Thursday, December 22, 2011


“May the Lord be praised!  Day after day He bears our burdens; God is our salvation.  Our God is a God of salvation, and escape from death belongs to the Lord God.” (Psalm 68:19-20)

“On that day you will say: ‘I will praise You, Lord, although You were angry with me.  Your anger has turned away, and You have had compassion for me.  Indeed, God is my salvation: I will trust Him and not be afraid, for Yah, the Lord, is my strength and my song.  He has become my salvation’” (Isaiah 12:1-2)

“When Jesus had received the sour wine, He said, ‘It is finished!’  Then bowing His head, He gave up His spirit.” (John 19:30)

            “So, what does sal-va-tion mean?”  A child might ask that question, and come to think of it, a lot of adults might want to listen in on the answer.
            People hear the word “salvation,” and various images come to mind.  Some envision a Billy Graham crusade with thousands streaming down the aisles.  Some may see a tent meeting with energetic preaching and folks being “saved.”  Some may see a businessman in a hotel room reading a Gideon Bible and then praying to receive Jesus as Lord and Savior.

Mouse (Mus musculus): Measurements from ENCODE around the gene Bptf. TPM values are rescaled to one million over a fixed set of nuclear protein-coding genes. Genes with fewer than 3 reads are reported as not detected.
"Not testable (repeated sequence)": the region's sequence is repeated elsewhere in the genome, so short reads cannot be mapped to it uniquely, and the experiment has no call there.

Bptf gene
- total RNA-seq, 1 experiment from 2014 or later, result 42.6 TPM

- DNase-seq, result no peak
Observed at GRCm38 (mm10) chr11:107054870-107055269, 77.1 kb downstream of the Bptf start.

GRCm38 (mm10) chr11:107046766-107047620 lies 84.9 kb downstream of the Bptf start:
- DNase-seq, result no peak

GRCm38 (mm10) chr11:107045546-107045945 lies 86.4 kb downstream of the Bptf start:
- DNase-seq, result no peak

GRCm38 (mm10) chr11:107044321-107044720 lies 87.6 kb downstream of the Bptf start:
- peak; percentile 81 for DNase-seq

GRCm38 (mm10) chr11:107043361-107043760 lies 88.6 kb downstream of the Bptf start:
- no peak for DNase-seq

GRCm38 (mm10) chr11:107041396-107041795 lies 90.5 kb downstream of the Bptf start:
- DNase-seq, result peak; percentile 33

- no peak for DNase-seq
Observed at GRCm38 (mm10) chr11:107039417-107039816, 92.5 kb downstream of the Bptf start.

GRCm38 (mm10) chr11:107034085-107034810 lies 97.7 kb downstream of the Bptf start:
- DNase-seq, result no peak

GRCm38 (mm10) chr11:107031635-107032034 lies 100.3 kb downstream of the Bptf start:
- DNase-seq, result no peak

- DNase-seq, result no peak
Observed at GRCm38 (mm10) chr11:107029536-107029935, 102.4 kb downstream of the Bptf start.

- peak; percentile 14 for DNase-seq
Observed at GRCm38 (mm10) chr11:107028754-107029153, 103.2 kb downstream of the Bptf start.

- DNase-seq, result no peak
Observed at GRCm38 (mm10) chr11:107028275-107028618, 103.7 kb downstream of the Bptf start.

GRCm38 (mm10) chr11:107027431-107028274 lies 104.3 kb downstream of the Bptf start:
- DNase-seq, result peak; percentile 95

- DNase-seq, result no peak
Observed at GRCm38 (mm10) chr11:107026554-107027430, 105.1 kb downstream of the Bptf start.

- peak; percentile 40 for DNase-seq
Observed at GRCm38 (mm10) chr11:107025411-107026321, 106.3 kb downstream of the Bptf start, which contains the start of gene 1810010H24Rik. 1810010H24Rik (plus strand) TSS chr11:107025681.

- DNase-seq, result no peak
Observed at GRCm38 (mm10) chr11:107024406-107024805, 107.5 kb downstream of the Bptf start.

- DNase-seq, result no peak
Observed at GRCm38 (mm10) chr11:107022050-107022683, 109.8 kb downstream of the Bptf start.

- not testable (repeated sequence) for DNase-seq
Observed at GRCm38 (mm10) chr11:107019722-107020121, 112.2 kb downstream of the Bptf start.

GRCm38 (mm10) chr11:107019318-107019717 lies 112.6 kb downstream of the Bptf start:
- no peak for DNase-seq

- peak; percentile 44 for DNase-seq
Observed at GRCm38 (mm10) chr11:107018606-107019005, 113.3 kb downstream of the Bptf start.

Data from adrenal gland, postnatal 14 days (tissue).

The whole concept of salvation is fascinating.
            In the Old Testament, the word salvation was often the same as “rescue.”  Most of the time, when people were praying for salvation or thinking about it, they were looking for a rescue, a deliverance from dire circumstances that threatened them or their family.  They were looking for some concrete action from God that would save them.